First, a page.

We wanted to know something about
scallops so we went to Co-op Seafood in Point Pleasant, NJ. A beach
community, 'Point,' as the locals call it, offers a boardwalk, wide
white beaches and our destination - this small fishery on
the dock where the fishing boats load up with ice, set out to sea and
return with fresh scallops.
With the massive ice-making machine
grinding in the background, George Johnson, a former fisherman and now
owner of Co-op Seafood, gave us a tour of the dock, the ice house, the
icy rooms where fresh fish is unloaded and readied for distribution.
"Scallops are perishable,"
George told us. "The crew that goes out for scallops shucks the
scallops while still on the open sea, just as soon as they catch them."
Shucking is done by hand, not by machine on these boats. Since we trust
in hands, we liked the idea.
At the turn of the last century,
explained George, there were no piers. The boats would edge as far into
the shoreline as they could go, then be dragged up the sand by Clydesdale
horses. The catch of the day (no specialties then) would be transferred
to horse and wagon which would go through the town, blowing a whistle
as it went, to inform the locals that a catch was available.
Times have changed. Co-op seafood
proudly follows stringent EPA regulations to ensure the freshness and
safety of all their catches. Though we carried handkerchiefs in case
we needed to cover our noses, we never used them: cleanliness and freshness
matter here and there are no smells in the storage rooms or packing
George talked of sea scallops, but
some people think bay scallops are the sweetest of all. These are found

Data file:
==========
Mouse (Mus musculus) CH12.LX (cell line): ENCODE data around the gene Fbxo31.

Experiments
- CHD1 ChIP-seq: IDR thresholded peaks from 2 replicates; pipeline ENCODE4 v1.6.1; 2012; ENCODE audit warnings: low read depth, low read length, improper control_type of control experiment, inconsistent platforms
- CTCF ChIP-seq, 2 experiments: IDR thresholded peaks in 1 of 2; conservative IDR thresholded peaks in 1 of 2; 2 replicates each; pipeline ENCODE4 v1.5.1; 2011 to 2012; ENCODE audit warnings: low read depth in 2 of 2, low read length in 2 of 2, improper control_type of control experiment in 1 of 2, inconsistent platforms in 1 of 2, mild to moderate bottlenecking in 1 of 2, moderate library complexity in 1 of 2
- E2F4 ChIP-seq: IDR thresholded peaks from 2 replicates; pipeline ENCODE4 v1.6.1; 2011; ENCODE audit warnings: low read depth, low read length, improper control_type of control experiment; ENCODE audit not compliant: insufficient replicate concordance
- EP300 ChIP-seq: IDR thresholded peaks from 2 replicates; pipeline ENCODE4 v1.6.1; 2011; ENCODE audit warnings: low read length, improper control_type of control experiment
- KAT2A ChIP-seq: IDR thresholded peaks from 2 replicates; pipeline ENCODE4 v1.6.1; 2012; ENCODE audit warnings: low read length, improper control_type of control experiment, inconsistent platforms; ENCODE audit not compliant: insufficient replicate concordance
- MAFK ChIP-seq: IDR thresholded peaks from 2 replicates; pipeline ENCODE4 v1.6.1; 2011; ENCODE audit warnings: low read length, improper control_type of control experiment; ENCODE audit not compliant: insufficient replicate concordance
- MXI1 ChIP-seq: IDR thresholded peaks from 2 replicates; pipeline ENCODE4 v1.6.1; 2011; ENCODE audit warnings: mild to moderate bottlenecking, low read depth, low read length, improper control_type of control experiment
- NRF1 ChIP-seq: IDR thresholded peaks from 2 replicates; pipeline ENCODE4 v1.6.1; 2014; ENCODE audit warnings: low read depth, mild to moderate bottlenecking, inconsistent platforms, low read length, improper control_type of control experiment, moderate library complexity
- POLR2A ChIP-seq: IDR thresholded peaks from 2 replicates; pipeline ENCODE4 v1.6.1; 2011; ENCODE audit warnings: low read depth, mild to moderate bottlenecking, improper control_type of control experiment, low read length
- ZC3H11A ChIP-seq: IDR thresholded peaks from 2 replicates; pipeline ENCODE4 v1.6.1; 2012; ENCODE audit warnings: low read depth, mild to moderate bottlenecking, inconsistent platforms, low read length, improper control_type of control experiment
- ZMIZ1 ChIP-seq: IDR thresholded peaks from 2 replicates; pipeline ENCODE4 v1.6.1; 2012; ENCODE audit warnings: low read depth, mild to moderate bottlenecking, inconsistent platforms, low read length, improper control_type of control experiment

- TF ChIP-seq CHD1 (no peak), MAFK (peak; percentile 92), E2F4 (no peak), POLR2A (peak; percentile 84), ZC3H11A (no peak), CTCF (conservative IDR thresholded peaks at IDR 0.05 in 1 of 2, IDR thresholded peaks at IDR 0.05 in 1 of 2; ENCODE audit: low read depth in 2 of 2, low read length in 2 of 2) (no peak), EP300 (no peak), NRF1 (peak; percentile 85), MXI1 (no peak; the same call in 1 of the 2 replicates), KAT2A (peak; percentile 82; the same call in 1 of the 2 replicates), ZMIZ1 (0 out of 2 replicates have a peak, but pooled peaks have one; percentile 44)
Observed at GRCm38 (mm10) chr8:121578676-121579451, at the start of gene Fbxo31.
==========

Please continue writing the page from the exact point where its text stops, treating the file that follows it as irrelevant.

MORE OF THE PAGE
in the coastal bays of the Northeast and are now being raised in farms.
The scallop population was nearly exterminated in the 1980's by a toxic
algae know as 'brown tide.' Serious efforts have been made to restore
these scallops, though they haven't yet returned in great numbers and
remain an expensive delicacy.
There are also calico scallops which
are fished in warmer water off the Atlantic Ocean and the Gulf coasts,
as well as in Central and South America. Less sweet than the bay scallops,
there are some unscrupulous fish stores that sell them as bay scallops.
To shuck calico scallops, the shell must be steamed to loosen the muscle's
grip on the shell. They are the tiniest of the scallops, and it is difficult
to keep them tender.
George's advice to us regarding
cooking scallops was to never overcook them, and to be sure that they
are well dried before cooking, so the surface sears, rather than steams.
Scallops are muscles and will toughen with overcooking. Look for scallops with a moist surface and a sweet, fresh smell and do what we did - go to a fishery and sniff before buying. Try to get scallops that are labeled "dry." This means they haven't been treated with the preservative sodium tripolyphosphate. They are much more flavorful, better for you, and they seem to brown a little better. Frozen scallops generally are of a good quality and available year-round.